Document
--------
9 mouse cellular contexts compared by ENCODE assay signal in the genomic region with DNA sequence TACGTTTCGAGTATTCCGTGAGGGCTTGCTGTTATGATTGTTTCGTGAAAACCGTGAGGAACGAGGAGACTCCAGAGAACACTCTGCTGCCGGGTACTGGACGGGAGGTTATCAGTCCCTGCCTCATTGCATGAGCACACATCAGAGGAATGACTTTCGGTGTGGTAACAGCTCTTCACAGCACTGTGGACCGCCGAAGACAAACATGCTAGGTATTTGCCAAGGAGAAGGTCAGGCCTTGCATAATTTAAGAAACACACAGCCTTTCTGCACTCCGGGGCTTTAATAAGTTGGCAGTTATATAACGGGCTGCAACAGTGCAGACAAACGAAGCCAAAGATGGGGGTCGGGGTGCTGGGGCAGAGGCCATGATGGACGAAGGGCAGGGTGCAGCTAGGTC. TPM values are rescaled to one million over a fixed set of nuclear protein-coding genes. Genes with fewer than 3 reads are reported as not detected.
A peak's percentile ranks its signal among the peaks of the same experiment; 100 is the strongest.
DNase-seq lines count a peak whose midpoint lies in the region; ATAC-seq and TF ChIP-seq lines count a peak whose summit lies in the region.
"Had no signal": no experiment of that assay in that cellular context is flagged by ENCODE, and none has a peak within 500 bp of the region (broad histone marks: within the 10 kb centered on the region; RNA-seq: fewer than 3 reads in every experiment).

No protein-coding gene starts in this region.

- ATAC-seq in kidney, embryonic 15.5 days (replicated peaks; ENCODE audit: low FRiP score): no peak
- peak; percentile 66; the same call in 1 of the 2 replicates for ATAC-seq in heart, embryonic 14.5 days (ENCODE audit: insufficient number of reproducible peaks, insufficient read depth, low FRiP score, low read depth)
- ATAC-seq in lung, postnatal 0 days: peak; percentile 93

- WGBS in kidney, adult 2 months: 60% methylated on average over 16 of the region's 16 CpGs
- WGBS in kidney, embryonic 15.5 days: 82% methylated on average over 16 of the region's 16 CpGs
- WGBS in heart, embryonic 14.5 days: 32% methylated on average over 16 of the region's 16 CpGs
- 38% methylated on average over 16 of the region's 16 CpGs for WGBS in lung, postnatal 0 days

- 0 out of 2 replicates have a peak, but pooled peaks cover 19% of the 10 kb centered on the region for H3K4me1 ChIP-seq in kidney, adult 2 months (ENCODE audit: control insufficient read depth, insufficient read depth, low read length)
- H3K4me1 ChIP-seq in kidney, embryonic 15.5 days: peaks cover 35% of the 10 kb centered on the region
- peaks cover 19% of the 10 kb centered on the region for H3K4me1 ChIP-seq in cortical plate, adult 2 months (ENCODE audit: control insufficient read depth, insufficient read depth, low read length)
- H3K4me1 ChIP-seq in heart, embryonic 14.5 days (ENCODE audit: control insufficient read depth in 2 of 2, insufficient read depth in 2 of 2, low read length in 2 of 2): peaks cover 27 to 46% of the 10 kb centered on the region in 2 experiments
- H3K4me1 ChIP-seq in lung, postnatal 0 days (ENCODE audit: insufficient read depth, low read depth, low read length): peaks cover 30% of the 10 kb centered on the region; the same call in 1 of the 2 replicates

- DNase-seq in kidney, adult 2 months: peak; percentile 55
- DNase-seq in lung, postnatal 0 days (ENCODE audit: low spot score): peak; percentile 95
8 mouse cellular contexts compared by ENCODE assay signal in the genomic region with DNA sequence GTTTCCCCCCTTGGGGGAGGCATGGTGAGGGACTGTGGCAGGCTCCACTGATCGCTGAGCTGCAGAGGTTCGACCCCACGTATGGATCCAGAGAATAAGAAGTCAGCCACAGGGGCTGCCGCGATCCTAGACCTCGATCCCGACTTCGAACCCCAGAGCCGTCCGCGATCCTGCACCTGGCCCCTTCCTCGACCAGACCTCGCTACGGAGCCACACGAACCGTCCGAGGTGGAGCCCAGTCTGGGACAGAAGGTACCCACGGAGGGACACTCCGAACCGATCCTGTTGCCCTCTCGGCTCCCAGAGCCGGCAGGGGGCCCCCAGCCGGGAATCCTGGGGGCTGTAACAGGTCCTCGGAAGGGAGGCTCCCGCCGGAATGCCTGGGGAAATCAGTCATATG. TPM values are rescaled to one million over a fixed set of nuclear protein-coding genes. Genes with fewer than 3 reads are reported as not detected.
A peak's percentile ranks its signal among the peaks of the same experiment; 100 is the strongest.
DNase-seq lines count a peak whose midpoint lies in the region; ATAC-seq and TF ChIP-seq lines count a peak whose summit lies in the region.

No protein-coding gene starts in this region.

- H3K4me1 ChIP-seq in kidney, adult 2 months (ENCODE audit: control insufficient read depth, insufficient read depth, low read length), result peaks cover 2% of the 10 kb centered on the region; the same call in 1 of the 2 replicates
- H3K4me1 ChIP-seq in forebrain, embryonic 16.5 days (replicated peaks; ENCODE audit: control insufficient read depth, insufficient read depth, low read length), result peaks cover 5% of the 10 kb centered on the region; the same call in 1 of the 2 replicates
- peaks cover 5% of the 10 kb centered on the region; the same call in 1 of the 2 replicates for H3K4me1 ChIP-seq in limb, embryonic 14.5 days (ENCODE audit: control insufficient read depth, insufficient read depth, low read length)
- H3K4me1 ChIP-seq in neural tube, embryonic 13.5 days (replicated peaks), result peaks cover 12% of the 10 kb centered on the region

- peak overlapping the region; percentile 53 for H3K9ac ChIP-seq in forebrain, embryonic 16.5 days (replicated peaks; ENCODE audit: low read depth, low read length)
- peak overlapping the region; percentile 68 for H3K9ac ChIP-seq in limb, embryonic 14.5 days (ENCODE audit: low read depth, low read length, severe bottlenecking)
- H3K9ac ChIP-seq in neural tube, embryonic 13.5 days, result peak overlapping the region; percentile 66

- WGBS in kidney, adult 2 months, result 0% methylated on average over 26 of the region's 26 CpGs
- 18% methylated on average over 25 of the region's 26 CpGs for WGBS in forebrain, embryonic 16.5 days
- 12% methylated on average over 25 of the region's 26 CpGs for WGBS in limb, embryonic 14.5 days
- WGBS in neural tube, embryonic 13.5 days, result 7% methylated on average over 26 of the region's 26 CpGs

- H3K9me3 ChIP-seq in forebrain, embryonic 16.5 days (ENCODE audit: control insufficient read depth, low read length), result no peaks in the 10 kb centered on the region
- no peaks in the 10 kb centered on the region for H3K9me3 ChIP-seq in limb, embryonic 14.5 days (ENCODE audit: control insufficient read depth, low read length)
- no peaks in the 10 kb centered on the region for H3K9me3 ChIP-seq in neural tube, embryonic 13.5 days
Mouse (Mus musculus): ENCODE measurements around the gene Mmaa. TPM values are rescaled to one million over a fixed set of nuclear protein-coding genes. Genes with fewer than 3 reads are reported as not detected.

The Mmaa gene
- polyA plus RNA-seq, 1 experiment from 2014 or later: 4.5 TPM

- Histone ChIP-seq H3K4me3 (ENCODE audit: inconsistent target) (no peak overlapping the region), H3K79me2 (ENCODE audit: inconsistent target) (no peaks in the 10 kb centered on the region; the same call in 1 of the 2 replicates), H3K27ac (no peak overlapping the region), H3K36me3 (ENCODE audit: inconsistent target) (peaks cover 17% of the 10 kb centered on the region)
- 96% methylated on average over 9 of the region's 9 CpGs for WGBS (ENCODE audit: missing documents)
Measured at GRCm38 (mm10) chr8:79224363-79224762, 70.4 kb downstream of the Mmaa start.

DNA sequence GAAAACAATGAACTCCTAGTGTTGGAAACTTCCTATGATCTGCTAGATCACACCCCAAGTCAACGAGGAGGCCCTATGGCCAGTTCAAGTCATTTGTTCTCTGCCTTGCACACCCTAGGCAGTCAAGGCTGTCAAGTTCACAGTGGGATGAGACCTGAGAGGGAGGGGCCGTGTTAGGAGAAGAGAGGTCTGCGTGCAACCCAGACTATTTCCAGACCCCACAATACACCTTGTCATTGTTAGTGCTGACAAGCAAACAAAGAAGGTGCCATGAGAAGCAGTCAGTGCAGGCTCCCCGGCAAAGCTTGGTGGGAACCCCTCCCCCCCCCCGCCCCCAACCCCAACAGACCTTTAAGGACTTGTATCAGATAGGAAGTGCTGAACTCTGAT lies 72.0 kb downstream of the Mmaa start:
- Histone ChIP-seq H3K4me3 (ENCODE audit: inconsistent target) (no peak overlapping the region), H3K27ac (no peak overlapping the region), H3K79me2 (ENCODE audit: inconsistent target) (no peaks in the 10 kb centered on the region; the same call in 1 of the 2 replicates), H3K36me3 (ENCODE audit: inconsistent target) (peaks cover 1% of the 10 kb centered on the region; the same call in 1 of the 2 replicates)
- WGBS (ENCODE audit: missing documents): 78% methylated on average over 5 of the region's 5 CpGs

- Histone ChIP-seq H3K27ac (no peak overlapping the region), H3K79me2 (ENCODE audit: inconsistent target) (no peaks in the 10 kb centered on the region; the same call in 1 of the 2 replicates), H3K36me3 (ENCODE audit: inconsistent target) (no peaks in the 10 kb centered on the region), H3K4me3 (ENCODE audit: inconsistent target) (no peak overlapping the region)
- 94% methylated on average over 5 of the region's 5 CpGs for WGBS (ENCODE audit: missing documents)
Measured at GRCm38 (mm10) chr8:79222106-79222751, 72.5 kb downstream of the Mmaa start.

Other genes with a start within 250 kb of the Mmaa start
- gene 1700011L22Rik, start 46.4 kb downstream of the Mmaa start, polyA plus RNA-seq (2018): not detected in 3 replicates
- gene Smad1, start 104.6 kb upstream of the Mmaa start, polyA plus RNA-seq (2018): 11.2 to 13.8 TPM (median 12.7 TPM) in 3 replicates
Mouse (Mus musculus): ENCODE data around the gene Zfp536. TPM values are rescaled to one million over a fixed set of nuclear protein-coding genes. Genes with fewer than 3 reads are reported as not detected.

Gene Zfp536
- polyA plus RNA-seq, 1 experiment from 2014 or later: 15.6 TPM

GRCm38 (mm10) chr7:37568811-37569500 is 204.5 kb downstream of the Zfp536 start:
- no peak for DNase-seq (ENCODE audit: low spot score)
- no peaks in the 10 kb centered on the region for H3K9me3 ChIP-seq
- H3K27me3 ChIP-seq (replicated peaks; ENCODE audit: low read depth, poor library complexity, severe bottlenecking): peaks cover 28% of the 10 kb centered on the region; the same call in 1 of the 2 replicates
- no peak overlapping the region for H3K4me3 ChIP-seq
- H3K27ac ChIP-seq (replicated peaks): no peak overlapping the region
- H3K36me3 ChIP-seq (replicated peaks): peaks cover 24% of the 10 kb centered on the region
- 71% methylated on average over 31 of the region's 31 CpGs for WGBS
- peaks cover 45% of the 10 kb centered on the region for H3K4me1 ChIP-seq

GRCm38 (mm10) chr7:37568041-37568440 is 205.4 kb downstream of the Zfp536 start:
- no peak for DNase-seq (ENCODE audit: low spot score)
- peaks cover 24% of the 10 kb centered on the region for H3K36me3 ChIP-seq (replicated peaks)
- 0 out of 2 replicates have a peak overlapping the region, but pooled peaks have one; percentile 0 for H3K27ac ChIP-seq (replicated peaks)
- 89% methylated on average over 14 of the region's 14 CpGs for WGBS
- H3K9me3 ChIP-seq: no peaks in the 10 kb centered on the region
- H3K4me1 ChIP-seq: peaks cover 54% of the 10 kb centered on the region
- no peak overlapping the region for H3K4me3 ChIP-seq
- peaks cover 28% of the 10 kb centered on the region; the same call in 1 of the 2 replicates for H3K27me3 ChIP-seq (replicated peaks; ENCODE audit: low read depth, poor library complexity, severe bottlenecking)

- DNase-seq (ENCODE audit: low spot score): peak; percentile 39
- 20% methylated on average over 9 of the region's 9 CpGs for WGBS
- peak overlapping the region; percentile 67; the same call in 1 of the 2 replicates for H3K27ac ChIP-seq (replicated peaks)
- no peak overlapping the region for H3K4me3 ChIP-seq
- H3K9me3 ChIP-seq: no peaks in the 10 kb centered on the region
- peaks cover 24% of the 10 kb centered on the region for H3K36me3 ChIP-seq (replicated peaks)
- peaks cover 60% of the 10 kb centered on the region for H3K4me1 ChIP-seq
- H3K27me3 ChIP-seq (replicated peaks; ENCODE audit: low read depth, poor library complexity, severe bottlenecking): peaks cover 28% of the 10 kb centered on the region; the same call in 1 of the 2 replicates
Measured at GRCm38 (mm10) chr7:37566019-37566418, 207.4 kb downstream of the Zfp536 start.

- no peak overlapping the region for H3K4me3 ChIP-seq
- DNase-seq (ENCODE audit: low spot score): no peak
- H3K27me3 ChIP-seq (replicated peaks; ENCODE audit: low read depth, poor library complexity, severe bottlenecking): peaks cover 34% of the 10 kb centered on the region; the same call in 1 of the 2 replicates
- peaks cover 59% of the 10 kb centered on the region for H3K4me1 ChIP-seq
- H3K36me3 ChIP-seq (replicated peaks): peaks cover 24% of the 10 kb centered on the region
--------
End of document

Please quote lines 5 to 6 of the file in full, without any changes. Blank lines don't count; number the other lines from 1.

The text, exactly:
No protein-coding gene starts in this region.

- ATAC-seq in kidney, embryonic 15.5 days (replicated peaks; ENCODE audit: low FRiP score): no peak